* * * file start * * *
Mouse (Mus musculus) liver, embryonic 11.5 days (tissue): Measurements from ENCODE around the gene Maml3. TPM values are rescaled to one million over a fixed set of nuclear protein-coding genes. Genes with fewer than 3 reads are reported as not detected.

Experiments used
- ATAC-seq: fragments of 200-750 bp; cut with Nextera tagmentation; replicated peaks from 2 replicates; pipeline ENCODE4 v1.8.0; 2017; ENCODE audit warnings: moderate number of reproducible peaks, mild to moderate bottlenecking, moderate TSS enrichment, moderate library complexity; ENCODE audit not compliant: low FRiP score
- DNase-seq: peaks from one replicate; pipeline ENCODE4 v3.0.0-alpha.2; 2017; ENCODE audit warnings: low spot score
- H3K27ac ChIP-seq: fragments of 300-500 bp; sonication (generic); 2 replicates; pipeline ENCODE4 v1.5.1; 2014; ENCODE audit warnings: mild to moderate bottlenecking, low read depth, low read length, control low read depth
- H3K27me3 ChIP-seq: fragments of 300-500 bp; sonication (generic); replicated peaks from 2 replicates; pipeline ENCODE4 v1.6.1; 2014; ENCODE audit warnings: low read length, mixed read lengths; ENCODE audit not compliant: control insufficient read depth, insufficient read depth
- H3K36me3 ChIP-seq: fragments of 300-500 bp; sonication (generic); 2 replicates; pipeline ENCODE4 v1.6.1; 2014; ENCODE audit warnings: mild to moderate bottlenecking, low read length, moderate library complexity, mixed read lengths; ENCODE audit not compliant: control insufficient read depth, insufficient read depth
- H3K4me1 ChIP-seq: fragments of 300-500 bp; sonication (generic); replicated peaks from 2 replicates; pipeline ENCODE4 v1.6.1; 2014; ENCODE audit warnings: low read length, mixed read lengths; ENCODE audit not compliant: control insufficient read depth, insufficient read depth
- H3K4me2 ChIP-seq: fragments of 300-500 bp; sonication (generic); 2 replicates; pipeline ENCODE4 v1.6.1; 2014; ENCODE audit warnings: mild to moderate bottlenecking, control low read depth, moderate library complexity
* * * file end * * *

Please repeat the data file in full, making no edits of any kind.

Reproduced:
Mouse (Mus musculus) liver, embryonic 11.5 days (tissue): Measurements from ENCODE around the gene Maml3. TPM values are rescaled to one million over a fixed set of nuclear protein-coding genes. Genes with fewer than 3 reads are reported as not detected.

Experiments used
- ATAC-seq: fragments of 200-750 bp; cut with Nextera tagmentation; replicated peaks from 2 replicates; pipeline ENCODE4 v1.8.0; 2017; ENCODE audit warnings: moderate number of reproducible peaks, mild to moderate bottlenecking, moderate TSS enrichment, moderate library complexity; ENCODE audit not compliant: low FRiP score
- DNase-seq: peaks from one replicate; pipeline ENCODE4 v3.0.0-alpha.2; 2017; ENCODE audit warnings: low spot score
- H3K27ac ChIP-seq: fragments of 300-500 bp; sonication (generic); 2 replicates; pipeline ENCODE4 v1.5.1; 2014; ENCODE audit warnings: mild to moderate bottlenecking, low read depth, low read length, control low read depth
- H3K27me3 ChIP-seq: fragments of 300-500 bp; sonication (generic); replicated peaks from 2 replicates; pipeline ENCODE4 v1.6.1; 2014; ENCODE audit warnings: low read length, mixed read lengths; ENCODE audit not compliant: control insufficient read depth, insufficient read depth
- H3K36me3 ChIP-seq: fragments of 300-500 bp; sonication (generic); 2 replicates; pipeline ENCODE4 v1.6.1; 2014; ENCODE audit warnings: mild to moderate bottlenecking, low read length, moderate library complexity, mixed read lengths; ENCODE audit not compliant: control insufficient read depth, insufficient read depth
- H3K4me1 ChIP-seq: fragments of 300-500 bp; sonication (generic); replicated peaks from 2 replicates; pipeline ENCODE4 v1.6.1; 2014; ENCODE audit warnings: low read length, mixed read lengths; ENCODE audit not compliant: control insufficient read depth, insufficient read depth
- H3K4me2 ChIP-seq: fragments of 300-500 bp; sonication (generic); 2 replicates; pipeline ENCODE4 v1.6.1; 2014; ENCODE audit warnings: mild to moderate bottlenecking, control low read depth, moderate library complexity